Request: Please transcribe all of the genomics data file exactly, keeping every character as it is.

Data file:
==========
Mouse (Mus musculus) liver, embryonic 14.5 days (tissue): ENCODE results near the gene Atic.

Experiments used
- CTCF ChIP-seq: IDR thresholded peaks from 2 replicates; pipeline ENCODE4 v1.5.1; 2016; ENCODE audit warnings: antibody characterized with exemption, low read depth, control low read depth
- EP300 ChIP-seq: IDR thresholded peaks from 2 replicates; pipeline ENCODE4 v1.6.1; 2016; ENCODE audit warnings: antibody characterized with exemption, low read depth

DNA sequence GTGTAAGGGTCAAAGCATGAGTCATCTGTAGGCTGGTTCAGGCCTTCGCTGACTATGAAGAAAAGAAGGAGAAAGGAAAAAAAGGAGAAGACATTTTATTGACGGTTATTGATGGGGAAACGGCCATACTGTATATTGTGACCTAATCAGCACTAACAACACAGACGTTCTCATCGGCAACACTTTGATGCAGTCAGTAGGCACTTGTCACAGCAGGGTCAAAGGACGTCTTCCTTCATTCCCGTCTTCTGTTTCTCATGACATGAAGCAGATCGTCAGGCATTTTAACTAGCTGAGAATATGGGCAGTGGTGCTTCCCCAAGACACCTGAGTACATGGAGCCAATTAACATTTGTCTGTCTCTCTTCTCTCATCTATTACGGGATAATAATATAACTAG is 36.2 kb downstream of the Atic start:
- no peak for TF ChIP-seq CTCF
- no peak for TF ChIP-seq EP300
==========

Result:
Mouse (Mus musculus) liver, embryonic 14.5 days (tissue): ENCODE results near the gene Atic.

Experiments used
- CTCF ChIP-seq: IDR thresholded peaks from 2 replicates; pipeline ENCODE4 v1.5.1; 2016; ENCODE audit warnings: antibody characterized with exemption, low read depth, control low read depth
- EP300 ChIP-seq: IDR thresholded peaks from 2 replicates; pipeline ENCODE4 v1.6.1; 2016; ENCODE audit warnings: antibody characterized with exemption, low read depth

DNA sequence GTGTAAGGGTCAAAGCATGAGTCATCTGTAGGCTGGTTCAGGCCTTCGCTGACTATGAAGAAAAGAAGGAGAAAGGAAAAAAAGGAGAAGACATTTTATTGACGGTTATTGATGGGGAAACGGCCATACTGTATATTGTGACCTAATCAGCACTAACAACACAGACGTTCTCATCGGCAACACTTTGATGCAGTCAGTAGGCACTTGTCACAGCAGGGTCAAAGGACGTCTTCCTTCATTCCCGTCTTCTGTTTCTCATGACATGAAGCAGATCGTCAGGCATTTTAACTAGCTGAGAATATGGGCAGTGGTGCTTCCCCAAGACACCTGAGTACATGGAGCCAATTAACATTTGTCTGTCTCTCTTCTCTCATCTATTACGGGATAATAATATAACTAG is 36.2 kb downstream of the Atic start:
- no peak for TF ChIP-seq CTCF
- no peak for TF ChIP-seq EP300